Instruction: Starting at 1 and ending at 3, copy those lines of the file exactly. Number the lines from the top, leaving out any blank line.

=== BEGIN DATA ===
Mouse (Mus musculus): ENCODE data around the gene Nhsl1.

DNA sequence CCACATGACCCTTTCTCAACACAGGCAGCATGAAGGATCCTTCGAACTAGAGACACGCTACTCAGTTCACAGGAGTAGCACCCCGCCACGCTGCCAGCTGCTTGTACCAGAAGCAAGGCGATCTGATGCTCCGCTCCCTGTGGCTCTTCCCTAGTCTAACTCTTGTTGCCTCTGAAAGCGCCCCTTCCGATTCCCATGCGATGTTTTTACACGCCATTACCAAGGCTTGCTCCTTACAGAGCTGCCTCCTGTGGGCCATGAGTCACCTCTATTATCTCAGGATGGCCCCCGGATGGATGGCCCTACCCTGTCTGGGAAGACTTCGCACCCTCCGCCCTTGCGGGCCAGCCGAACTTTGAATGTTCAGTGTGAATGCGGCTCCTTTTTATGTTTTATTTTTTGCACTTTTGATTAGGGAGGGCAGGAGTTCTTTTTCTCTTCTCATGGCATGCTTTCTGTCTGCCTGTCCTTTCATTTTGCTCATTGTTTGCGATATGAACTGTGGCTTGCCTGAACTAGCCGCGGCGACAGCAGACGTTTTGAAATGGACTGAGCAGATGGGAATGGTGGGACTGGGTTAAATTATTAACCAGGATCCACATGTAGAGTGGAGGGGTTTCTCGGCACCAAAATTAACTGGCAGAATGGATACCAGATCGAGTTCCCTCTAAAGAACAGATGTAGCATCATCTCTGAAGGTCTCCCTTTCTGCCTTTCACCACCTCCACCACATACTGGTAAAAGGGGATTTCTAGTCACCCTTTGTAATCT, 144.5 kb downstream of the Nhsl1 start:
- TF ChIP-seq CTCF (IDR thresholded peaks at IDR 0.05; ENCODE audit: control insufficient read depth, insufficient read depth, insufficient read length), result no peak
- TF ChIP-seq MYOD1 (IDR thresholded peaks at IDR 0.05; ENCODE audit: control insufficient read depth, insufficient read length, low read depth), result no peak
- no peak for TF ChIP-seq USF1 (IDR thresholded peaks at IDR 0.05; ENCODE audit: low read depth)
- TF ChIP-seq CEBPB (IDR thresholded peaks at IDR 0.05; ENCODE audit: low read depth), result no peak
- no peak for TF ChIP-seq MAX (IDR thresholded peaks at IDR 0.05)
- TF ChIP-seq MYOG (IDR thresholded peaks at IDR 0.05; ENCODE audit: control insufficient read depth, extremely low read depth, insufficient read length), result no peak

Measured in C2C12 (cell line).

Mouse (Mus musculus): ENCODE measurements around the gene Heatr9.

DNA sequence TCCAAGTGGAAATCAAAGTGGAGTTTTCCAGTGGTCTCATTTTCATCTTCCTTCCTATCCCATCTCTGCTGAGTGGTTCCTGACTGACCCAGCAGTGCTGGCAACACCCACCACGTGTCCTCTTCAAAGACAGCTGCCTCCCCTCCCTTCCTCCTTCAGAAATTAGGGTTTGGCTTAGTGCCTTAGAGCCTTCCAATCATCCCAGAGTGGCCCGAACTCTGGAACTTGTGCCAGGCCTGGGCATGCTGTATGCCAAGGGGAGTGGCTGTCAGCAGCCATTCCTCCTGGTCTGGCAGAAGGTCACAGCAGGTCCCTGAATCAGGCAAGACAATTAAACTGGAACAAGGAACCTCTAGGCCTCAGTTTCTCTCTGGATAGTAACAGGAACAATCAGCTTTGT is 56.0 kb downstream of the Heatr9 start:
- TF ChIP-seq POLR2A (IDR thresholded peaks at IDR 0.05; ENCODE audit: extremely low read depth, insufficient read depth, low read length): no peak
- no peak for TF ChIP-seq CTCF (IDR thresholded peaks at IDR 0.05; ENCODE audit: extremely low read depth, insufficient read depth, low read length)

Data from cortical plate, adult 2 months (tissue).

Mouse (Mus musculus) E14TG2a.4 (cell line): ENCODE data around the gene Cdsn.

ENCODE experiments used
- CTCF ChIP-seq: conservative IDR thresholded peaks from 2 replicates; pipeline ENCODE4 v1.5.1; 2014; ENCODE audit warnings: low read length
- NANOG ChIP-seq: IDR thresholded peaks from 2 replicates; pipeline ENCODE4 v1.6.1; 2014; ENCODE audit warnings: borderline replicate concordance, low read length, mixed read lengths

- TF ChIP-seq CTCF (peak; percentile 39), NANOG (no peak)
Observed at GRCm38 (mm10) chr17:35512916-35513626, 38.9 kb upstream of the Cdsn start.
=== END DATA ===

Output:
Mouse (Mus musculus): ENCODE data around the gene Nhsl1.

DNA sequence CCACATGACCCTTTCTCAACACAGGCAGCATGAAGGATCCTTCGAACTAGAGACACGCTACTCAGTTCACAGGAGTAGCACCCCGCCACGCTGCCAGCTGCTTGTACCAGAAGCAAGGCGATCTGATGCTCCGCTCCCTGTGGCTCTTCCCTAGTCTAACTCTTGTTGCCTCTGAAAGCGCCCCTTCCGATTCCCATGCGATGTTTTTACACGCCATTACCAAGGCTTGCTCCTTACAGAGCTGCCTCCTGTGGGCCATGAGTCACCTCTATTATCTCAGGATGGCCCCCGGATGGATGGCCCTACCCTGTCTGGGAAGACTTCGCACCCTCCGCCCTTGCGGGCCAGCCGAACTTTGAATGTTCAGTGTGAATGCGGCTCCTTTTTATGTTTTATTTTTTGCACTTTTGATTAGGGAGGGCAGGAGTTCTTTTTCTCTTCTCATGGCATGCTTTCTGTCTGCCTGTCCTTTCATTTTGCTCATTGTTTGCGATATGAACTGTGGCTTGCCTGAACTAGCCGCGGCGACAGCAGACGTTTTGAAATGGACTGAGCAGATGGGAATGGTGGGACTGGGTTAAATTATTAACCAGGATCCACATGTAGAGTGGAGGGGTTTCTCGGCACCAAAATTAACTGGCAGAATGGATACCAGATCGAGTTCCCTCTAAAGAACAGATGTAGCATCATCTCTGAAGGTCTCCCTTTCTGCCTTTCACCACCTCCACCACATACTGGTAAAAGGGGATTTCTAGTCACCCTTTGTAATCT, 144.5 kb downstream of the Nhsl1 start:
- TF ChIP-seq CTCF (IDR thresholded peaks at IDR 0.05; ENCODE audit: control insufficient read depth, insufficient read depth, insufficient read length), result no peak